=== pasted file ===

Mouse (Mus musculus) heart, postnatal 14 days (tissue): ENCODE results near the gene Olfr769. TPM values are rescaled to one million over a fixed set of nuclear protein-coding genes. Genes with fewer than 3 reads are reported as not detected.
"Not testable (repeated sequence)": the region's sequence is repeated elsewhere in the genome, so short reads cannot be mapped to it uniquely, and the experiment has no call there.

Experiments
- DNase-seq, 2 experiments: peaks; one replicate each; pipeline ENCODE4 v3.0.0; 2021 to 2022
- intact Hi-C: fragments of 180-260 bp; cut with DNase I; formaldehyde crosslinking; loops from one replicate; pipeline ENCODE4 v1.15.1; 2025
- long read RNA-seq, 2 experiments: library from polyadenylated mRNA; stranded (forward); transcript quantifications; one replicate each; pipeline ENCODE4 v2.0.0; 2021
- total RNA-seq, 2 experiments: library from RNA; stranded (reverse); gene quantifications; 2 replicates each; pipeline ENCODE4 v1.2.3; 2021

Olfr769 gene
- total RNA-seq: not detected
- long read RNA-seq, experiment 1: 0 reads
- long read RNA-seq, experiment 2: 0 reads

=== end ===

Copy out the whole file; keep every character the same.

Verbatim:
Mouse (Mus musculus) heart, postnatal 14 days (tissue): ENCODE results near the gene Olfr769. TPM values are rescaled to one million over a fixed set of nuclear protein-coding genes. Genes with fewer than 3 reads are reported as not detected.
"Not testable (repeated sequence)": the region's sequence is repeated elsewhere in the genome, so short reads cannot be mapped to it uniquely, and the experiment has no call there.

Experiments
- DNase-seq, 2 experiments: peaks; one replicate each; pipeline ENCODE4 v3.0.0; 2021 to 2022
- intact Hi-C: fragments of 180-260 bp; cut with DNase I; formaldehyde crosslinking; loops from one replicate; pipeline ENCODE4 v1.15.1; 2025
- long read RNA-seq, 2 experiments: library from polyadenylated mRNA; stranded (forward); transcript quantifications; one replicate each; pipeline ENCODE4 v2.0.0; 2021
- total RNA-seq, 2 experiments: library from RNA; stranded (reverse); gene quantifications; 2 replicates each; pipeline ENCODE4 v1.2.3; 2021

Olfr769 gene
- total RNA-seq: not detected
- long read RNA-seq, experiment 1: 0 reads
- long read RNA-seq, experiment 2: 0 reads